Posts Tagged ‘cuisine’

Sichuan Spice

February 15, 2017

Older chefs and diners in Chengdu, capital of China’s Sichuan Province, are concerned that the popularity of their region’s distinctive cuisine is dragging down its quality. Video produced by Jonah M. Kessel.

More:

“Sichuan Cuisine, Imperiled by Success,” Chris Buckley, New York Times

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Short link: http://wp.me/p6sb6-o4r

Comments are welcome if they are on-topic, substantive, concise, and not boring or obscene. Comments may be edited for clarity and length.

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Turkey Carving Tips for Real Guys

November 24, 2016

Turkey Carving Tips for Real Guys

Oh no! Despite reading Turkey Torching Tips for Real Guys you have a great big, fully cooked, deep-fried Thanksgiving turkey on your hands. You examine it minutely and discover there’s no little red zip tab to open so you can take out slices. What now?

That’s some big old avian cadaver you got there, buddy. There’s only one manly way to divvy it up. That’s right: chainsaw.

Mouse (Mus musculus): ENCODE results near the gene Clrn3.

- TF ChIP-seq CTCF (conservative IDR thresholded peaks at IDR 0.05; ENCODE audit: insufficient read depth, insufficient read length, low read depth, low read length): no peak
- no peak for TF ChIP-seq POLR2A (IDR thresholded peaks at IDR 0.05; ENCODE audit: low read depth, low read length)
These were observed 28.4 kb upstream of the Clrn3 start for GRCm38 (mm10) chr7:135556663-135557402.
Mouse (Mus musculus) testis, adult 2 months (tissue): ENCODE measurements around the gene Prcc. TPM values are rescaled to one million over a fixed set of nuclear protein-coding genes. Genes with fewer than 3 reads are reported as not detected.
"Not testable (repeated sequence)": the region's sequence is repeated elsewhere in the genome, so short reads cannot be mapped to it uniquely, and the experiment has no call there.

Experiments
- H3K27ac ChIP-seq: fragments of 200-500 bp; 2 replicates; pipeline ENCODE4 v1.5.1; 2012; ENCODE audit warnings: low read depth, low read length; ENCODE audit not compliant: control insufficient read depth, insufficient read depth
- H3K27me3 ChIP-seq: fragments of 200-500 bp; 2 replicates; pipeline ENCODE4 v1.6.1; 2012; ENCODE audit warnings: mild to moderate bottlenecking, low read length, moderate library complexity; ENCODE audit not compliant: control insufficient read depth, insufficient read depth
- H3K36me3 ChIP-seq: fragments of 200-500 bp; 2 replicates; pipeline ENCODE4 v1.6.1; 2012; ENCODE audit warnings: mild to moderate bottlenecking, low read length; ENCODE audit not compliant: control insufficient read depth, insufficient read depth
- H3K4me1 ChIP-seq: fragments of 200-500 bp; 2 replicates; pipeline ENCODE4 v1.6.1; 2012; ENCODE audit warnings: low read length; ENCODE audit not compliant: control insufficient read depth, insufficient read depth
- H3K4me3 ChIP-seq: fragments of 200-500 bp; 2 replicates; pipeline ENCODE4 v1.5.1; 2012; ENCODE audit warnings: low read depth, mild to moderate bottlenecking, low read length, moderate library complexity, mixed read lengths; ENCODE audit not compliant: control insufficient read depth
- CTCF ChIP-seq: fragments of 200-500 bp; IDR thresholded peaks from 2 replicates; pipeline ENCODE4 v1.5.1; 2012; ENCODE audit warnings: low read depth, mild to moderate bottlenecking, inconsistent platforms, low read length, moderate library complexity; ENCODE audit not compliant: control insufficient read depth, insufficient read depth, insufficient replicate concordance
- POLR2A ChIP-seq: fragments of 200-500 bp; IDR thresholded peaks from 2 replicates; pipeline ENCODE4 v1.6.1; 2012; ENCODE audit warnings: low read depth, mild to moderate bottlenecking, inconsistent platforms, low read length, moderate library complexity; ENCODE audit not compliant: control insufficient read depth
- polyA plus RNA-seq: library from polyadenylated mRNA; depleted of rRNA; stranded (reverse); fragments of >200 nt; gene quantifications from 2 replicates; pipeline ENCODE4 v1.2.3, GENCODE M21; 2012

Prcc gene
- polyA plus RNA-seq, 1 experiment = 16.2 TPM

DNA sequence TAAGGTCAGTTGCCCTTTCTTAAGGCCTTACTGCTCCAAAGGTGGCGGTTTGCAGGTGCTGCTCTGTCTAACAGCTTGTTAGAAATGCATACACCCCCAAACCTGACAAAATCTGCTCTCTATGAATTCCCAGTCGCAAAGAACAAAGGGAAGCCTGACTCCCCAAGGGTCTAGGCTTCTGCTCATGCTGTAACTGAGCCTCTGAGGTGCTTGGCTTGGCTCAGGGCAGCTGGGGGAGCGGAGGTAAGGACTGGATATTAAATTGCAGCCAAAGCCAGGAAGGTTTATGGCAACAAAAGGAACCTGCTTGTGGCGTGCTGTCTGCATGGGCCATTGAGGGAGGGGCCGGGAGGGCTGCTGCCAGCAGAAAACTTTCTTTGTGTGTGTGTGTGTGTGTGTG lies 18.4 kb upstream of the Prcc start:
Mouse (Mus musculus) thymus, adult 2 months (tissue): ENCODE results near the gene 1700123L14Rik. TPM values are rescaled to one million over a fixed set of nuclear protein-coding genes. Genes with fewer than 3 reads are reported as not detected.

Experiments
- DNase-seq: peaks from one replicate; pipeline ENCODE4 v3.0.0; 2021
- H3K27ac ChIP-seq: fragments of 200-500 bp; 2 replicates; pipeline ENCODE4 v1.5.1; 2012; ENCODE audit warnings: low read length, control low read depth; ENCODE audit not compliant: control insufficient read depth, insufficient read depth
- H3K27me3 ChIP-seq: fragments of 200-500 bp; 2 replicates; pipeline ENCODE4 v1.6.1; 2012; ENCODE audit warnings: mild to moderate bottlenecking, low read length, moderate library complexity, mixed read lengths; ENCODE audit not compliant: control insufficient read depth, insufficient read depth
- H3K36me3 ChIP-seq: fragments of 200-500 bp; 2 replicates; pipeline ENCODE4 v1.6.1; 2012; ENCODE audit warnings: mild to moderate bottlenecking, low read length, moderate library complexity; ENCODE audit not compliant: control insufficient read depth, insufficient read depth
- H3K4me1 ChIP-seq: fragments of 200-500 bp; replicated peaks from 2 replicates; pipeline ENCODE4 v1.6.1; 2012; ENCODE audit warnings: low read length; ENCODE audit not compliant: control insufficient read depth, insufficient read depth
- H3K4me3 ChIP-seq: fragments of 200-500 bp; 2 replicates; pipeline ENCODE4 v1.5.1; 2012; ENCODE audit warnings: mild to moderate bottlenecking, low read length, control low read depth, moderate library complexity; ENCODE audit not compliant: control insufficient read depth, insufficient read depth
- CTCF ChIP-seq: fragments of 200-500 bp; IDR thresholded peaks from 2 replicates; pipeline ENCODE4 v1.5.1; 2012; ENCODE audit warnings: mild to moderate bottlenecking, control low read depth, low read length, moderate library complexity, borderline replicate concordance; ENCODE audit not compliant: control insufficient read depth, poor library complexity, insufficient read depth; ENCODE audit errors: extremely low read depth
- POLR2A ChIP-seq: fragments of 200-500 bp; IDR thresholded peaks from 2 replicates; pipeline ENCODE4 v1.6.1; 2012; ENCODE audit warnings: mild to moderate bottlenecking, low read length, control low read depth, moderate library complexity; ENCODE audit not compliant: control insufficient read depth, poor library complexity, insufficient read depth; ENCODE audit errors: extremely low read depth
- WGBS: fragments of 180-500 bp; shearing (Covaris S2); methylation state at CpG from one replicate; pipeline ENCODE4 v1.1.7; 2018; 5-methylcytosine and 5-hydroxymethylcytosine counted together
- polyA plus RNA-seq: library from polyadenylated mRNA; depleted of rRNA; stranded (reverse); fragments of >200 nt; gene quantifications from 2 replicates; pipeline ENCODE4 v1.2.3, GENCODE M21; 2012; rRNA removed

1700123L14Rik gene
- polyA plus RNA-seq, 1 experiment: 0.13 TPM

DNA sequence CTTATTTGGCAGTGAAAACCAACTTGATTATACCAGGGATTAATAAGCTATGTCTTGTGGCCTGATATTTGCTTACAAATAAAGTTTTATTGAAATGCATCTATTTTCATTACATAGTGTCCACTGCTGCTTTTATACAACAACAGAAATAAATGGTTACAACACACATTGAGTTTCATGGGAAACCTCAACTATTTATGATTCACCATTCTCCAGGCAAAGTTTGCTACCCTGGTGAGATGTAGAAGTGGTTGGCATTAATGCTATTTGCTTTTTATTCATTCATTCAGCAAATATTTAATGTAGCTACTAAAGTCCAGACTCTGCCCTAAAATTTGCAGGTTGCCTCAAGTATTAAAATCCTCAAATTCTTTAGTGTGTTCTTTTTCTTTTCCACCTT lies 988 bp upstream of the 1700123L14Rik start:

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Turkey Carving Tips for Real Guys

November 24, 2015

Turkey Carving Tips for Real Guys

Oh no! Despite reading Turkey Torching Tips for Real Guys you have a great big, fully cooked, deep-fried Thanksgiving turkey on your hands. You examine it minutely and discover there’s no little red zip tab to open so you can take out slices. What now?

That’s some big old avian cadaver you got there, buddy. There’s only one manly way to divvy it up. That’s right: chainsaw.

(more…)

General T, USA

January 14, 2015

The Search for General Tso, directed by Ian Cheney; produced by Jennifer 8. Lee and Amanda Murray; released by Sundance Selects.